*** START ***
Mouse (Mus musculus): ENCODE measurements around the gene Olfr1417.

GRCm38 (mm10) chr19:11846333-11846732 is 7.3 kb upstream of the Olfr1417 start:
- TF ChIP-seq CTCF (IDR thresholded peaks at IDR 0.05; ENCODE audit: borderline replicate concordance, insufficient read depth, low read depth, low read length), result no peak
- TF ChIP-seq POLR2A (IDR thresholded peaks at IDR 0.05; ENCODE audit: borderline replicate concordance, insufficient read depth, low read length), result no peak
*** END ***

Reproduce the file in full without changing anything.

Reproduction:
Mouse (Mus musculus): ENCODE measurements around the gene Olfr1417.

GRCm38 (mm10) chr19:11846333-11846732 is 7.3 kb upstream of the Olfr1417 start:
- TF ChIP-seq CTCF (IDR thresholded peaks at IDR 0.05; ENCODE audit: borderline replicate concordance, insufficient read depth, low read depth, low read length), result no peak
- TF ChIP-seq POLR2A (IDR thresholded peaks at IDR 0.05; ENCODE audit: borderline replicate concordance, insufficient read depth, low read length), result no peak